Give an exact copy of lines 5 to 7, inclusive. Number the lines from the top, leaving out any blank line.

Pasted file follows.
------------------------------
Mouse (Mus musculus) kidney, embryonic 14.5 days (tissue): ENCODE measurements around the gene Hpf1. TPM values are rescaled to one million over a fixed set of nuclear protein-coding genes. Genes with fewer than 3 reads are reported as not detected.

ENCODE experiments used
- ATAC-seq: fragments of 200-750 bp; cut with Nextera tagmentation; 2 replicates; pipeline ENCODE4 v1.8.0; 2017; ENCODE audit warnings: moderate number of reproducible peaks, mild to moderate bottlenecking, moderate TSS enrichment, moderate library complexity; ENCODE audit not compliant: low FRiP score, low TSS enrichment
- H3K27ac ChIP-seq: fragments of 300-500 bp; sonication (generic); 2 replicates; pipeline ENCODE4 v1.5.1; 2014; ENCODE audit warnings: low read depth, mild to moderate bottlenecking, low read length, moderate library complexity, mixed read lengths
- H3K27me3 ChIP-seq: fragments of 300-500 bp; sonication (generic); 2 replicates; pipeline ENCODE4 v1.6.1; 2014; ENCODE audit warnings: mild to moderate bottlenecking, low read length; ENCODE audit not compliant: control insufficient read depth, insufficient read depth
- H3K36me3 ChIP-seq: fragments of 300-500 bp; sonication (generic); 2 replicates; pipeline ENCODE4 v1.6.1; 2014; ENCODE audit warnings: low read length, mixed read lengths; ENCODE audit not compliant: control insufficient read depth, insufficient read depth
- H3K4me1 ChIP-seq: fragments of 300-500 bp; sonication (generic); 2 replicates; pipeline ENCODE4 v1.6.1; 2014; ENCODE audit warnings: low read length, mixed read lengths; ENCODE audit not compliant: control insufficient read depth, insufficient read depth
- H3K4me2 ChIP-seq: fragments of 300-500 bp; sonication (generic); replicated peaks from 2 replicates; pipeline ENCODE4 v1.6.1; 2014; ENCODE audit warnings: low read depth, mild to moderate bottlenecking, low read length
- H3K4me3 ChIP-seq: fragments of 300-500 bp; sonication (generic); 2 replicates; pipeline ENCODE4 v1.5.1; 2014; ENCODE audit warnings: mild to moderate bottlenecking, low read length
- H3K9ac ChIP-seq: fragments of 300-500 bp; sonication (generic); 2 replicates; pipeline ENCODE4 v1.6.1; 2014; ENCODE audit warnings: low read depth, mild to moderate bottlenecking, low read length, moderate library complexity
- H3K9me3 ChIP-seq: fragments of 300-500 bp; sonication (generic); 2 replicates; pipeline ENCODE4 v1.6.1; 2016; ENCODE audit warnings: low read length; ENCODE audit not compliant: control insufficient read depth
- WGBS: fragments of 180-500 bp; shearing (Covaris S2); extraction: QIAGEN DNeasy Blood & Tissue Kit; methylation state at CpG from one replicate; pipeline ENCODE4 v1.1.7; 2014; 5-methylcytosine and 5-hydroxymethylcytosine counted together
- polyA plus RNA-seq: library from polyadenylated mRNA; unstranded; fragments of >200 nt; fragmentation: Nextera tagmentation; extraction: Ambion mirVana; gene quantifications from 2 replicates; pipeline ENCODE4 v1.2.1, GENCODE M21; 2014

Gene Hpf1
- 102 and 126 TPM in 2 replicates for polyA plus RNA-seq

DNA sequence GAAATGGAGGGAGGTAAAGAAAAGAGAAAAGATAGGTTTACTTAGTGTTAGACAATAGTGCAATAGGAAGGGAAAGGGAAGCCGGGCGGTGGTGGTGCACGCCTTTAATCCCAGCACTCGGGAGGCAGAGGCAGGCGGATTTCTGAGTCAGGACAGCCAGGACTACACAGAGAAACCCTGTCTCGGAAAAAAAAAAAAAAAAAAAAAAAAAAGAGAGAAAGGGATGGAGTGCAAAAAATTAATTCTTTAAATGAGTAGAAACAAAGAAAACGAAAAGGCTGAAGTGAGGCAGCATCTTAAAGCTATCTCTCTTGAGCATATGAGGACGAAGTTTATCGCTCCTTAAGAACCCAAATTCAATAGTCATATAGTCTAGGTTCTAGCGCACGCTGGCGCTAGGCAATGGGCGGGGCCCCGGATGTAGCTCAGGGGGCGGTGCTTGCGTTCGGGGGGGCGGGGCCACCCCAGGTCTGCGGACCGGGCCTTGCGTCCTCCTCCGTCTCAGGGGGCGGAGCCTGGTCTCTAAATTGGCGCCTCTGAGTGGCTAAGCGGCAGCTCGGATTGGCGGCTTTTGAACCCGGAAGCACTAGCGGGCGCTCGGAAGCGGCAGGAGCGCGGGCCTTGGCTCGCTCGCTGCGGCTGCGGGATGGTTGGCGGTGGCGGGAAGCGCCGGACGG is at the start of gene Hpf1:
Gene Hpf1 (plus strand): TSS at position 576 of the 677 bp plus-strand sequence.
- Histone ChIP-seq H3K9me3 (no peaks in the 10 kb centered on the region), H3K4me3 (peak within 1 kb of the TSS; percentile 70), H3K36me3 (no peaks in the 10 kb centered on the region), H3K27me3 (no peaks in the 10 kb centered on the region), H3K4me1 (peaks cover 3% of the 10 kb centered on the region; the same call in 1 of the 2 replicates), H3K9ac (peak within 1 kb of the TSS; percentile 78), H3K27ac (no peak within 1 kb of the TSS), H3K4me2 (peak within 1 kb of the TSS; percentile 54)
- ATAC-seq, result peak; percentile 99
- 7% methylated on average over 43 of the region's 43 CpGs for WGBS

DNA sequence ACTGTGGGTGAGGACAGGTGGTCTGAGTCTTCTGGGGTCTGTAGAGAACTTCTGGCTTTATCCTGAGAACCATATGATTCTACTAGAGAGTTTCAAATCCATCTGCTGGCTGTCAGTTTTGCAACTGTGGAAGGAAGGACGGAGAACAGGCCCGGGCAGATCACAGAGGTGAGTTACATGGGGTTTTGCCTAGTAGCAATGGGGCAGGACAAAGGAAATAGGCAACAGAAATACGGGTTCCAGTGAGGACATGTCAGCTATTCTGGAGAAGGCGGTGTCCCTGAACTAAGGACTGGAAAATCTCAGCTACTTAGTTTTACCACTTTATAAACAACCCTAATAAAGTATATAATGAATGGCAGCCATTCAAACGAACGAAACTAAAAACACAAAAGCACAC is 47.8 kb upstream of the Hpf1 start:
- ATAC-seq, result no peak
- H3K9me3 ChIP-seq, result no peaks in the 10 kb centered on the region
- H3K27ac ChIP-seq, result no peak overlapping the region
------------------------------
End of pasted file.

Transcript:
- H3K27me3 ChIP-seq: fragments of 300-500 bp; sonication (generic); 2 replicates; pipeline ENCODE4 v1.6.1; 2014; ENCODE audit warnings: mild to moderate bottlenecking, low read length; ENCODE audit not compliant: control insufficient read depth, insufficient read depth
- H3K36me3 ChIP-seq: fragments of 300-500 bp; sonication (generic); 2 replicates; pipeline ENCODE4 v1.6.1; 2014; ENCODE audit warnings: low read length, mixed read lengths; ENCODE audit not compliant: control insufficient read depth, insufficient read depth
- H3K4me1 ChIP-seq: fragments of 300-500 bp; sonication (generic); 2 replicates; pipeline ENCODE4 v1.6.1; 2014; ENCODE audit warnings: low read length, mixed read lengths; ENCODE audit not compliant: control insufficient read depth, insufficient read depth